"They can have a normal life as a teenager" (2:07)
William Bornstein, MD, explains that teens with diabetes need to understand that cutting calories is important.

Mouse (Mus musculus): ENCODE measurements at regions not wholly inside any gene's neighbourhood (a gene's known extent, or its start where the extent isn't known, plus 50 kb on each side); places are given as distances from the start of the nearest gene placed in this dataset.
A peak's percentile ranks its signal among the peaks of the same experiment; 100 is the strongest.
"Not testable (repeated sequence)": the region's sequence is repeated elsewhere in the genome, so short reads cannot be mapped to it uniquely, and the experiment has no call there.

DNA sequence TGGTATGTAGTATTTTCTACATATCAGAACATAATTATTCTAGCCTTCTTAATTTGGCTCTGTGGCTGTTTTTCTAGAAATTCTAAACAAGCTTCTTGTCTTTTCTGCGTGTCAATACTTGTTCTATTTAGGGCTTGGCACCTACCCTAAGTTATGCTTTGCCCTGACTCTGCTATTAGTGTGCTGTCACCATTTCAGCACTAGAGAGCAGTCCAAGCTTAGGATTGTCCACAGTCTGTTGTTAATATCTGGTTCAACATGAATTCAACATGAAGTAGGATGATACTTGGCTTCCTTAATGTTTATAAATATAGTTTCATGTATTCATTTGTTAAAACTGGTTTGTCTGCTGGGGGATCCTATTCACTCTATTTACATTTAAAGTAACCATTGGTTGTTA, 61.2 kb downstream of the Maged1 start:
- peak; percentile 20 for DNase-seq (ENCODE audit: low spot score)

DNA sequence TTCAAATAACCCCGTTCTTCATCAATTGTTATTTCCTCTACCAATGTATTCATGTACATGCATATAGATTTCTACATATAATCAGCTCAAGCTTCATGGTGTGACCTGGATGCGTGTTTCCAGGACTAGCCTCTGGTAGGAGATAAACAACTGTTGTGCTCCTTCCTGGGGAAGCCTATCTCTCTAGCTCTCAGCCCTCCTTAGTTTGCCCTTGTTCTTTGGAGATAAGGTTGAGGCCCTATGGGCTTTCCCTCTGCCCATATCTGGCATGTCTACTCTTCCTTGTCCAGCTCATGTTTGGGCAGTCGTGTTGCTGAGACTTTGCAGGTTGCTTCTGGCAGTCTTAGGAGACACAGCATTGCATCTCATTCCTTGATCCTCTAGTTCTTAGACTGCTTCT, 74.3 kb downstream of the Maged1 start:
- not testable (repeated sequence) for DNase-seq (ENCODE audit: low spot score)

Type 2 diabetes used to be known as an "old age disease" because most people were diagnosed in their 60s or 70s. However, obesity can dramatically increase the risk of type 2 diabetes. Now it's not unusual for a teen or young adult to be diagnosed with type 2. "The prevalence of type 2 diabetes in the United States has increased dramatically, and it's very worrisome that in fact young adults and adolescents are developing diabetes," says William Bornstein, MD, an endocrinologist at Emory Clinic in Atlanta.